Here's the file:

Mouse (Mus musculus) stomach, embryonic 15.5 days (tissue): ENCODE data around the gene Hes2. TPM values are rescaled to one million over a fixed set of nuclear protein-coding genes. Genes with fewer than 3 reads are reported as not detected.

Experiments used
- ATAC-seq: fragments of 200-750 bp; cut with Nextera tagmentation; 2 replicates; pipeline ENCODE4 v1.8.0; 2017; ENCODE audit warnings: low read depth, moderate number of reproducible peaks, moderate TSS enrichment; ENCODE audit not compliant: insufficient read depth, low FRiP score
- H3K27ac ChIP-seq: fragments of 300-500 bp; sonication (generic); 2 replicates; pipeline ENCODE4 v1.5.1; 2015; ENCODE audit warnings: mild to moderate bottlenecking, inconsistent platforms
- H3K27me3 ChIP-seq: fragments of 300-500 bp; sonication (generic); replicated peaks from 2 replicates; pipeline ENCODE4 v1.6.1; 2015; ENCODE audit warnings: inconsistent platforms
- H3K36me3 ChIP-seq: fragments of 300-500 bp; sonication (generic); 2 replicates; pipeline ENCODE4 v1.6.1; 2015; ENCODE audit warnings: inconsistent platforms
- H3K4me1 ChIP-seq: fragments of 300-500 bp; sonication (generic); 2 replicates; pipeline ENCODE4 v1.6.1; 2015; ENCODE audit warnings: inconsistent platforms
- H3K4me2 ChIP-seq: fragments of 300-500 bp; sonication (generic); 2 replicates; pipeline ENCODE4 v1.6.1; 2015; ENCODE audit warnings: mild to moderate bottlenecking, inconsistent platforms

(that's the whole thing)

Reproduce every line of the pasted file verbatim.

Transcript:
Mouse (Mus musculus) stomach, embryonic 15.5 days (tissue): ENCODE data around the gene Hes2. TPM values are rescaled to one million over a fixed set of nuclear protein-coding genes. Genes with fewer than 3 reads are reported as not detected.

Experiments used
- ATAC-seq: fragments of 200-750 bp; cut with Nextera tagmentation; 2 replicates; pipeline ENCODE4 v1.8.0; 2017; ENCODE audit warnings: low read depth, moderate number of reproducible peaks, moderate TSS enrichment; ENCODE audit not compliant: insufficient read depth, low FRiP score
- H3K27ac ChIP-seq: fragments of 300-500 bp; sonication (generic); 2 replicates; pipeline ENCODE4 v1.5.1; 2015; ENCODE audit warnings: mild to moderate bottlenecking, inconsistent platforms
- H3K27me3 ChIP-seq: fragments of 300-500 bp; sonication (generic); replicated peaks from 2 replicates; pipeline ENCODE4 v1.6.1; 2015; ENCODE audit warnings: inconsistent platforms
- H3K36me3 ChIP-seq: fragments of 300-500 bp; sonication (generic); 2 replicates; pipeline ENCODE4 v1.6.1; 2015; ENCODE audit warnings: inconsistent platforms
- H3K4me1 ChIP-seq: fragments of 300-500 bp; sonication (generic); 2 replicates; pipeline ENCODE4 v1.6.1; 2015; ENCODE audit warnings: inconsistent platforms
- H3K4me2 ChIP-seq: fragments of 300-500 bp; sonication (generic); 2 replicates; pipeline ENCODE4 v1.6.1; 2015; ENCODE audit warnings: mild to moderate bottlenecking, inconsistent platforms